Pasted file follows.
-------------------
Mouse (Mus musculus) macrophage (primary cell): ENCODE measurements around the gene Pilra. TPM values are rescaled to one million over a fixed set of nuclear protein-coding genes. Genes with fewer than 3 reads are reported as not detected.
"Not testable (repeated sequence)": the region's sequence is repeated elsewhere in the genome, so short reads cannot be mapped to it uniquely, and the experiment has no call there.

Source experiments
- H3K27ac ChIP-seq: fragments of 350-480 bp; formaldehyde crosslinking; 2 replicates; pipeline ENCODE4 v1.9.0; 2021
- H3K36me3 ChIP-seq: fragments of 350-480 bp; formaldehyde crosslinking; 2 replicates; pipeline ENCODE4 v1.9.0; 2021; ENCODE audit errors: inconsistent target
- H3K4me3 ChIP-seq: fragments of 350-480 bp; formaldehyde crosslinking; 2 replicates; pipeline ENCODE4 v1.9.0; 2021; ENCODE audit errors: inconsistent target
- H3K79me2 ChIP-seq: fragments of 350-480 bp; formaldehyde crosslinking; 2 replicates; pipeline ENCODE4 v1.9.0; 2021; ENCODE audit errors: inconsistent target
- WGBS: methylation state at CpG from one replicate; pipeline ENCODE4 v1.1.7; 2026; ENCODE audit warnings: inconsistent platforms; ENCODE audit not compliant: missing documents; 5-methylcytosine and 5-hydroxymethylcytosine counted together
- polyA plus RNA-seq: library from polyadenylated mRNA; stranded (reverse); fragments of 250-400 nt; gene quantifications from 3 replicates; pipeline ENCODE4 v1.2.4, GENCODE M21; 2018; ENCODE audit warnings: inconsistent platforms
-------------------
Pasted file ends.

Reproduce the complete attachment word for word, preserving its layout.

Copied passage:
Mouse (Mus musculus) macrophage (primary cell): ENCODE measurements around the gene Pilra. TPM values are rescaled to one million over a fixed set of nuclear protein-coding genes. Genes with fewer than 3 reads are reported as not detected.
"Not testable (repeated sequence)": the region's sequence is repeated elsewhere in the genome, so short reads cannot be mapped to it uniquely, and the experiment has no call there.

Source experiments
- H3K27ac ChIP-seq: fragments of 350-480 bp; formaldehyde crosslinking; 2 replicates; pipeline ENCODE4 v1.9.0; 2021
- H3K36me3 ChIP-seq: fragments of 350-480 bp; formaldehyde crosslinking; 2 replicates; pipeline ENCODE4 v1.9.0; 2021; ENCODE audit errors: inconsistent target
- H3K4me3 ChIP-seq: fragments of 350-480 bp; formaldehyde crosslinking; 2 replicates; pipeline ENCODE4 v1.9.0; 2021; ENCODE audit errors: inconsistent target
- H3K79me2 ChIP-seq: fragments of 350-480 bp; formaldehyde crosslinking; 2 replicates; pipeline ENCODE4 v1.9.0; 2021; ENCODE audit errors: inconsistent target
- WGBS: methylation state at CpG from one replicate; pipeline ENCODE4 v1.1.7; 2026; ENCODE audit warnings: inconsistent platforms; ENCODE audit not compliant: missing documents; 5-methylcytosine and 5-hydroxymethylcytosine counted together
- polyA plus RNA-seq: library from polyadenylated mRNA; stranded (reverse); fragments of 250-400 nt; gene quantifications from 3 replicates; pipeline ENCODE4 v1.2.4, GENCODE M21; 2018; ENCODE audit warnings: inconsistent platforms